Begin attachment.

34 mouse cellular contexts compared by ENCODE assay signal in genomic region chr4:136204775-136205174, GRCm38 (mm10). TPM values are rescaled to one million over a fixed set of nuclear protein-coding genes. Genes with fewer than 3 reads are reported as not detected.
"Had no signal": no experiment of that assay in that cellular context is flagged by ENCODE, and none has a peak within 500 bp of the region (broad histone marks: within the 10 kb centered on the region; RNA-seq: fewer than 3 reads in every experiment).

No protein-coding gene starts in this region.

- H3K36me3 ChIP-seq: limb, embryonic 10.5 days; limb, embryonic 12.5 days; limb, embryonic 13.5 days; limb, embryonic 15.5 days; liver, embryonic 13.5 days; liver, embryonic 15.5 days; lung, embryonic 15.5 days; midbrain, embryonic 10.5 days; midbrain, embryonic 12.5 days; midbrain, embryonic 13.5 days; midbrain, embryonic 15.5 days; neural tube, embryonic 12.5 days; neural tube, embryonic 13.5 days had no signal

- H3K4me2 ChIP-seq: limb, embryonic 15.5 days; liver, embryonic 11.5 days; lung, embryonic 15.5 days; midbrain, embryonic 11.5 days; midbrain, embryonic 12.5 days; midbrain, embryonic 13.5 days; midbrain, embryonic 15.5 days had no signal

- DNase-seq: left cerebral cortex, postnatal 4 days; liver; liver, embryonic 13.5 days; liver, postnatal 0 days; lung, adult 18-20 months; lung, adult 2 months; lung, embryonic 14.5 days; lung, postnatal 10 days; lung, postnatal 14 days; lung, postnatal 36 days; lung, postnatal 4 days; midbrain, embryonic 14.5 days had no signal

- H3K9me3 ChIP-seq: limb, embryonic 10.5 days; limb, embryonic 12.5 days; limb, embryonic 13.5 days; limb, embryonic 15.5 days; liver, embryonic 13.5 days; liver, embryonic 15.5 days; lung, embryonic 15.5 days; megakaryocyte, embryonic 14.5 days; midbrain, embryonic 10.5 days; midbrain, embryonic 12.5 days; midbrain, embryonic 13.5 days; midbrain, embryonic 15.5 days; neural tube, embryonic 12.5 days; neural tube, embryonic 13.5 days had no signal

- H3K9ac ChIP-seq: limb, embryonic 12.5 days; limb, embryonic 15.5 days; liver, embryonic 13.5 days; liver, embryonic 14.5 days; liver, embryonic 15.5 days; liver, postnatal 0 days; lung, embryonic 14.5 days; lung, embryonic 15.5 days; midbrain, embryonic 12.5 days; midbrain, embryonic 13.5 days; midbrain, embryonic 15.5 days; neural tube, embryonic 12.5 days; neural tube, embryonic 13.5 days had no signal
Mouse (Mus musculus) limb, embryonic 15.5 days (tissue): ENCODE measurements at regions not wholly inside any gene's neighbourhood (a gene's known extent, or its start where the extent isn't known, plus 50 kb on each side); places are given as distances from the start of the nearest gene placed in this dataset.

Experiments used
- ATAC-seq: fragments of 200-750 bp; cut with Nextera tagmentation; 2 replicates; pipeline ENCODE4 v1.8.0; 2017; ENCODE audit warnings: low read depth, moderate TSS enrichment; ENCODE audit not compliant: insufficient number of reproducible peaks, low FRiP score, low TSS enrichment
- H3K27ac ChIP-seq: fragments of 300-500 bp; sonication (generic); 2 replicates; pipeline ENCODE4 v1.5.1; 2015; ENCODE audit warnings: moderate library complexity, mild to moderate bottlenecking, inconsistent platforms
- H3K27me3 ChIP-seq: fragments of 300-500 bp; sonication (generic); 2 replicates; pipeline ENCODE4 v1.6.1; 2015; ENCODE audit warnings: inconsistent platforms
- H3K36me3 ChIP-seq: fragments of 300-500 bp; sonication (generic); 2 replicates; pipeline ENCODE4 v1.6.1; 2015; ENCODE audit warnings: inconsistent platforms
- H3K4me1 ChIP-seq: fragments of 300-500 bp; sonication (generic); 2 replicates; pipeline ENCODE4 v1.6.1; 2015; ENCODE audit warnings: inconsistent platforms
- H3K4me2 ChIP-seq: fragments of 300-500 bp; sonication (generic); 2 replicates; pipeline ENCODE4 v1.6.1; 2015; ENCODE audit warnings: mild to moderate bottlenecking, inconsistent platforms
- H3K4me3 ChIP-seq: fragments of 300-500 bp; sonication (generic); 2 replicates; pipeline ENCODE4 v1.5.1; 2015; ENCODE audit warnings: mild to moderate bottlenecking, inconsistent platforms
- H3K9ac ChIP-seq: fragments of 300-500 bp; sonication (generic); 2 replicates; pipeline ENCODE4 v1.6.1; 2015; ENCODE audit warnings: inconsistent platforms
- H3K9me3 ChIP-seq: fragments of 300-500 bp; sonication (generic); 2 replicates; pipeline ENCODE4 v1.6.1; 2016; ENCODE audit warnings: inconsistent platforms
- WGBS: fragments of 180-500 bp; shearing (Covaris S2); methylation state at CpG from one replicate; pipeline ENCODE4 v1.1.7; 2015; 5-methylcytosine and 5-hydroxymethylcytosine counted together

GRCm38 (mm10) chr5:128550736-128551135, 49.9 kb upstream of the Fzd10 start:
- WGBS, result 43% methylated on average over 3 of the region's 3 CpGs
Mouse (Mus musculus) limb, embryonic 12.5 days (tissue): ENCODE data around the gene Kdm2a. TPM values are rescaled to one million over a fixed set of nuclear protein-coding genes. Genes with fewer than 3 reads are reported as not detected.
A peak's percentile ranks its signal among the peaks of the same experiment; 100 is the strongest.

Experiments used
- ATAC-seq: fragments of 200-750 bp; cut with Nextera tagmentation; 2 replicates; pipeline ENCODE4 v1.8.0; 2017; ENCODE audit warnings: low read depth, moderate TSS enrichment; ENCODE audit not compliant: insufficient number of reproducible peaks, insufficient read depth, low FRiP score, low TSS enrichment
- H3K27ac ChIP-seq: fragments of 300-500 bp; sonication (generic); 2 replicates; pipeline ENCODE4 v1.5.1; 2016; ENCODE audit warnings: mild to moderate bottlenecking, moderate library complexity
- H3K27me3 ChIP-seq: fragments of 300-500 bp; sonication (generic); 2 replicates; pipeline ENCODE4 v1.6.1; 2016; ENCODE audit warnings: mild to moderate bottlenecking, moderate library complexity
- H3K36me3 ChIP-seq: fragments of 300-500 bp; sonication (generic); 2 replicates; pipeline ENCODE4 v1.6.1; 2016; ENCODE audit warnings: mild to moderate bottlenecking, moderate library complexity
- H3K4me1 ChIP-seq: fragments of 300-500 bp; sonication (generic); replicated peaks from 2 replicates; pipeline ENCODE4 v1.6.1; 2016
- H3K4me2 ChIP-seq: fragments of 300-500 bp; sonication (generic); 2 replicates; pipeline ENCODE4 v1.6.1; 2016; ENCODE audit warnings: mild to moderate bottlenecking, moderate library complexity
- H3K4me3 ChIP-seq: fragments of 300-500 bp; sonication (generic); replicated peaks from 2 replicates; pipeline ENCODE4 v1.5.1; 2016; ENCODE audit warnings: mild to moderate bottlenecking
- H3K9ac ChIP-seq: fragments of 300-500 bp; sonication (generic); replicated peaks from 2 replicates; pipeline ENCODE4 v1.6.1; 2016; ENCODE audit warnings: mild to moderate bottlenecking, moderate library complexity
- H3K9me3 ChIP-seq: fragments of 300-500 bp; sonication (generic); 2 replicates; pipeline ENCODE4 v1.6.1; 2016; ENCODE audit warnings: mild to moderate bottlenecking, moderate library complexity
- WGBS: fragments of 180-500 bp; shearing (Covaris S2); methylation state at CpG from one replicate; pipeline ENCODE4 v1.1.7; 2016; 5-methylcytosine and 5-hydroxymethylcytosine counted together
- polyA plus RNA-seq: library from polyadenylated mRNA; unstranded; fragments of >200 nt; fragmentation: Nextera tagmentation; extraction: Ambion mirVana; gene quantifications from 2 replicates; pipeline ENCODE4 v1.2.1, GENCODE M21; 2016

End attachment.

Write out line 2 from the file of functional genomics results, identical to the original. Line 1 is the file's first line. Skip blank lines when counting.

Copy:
"Had no signal": no experiment of that assay in that cellular context is flagged by ENCODE, and none has a peak within 500 bp of the region (broad histone marks: within the 10 kb centered on the region; RNA-seq: fewer than 3 reads in every experiment).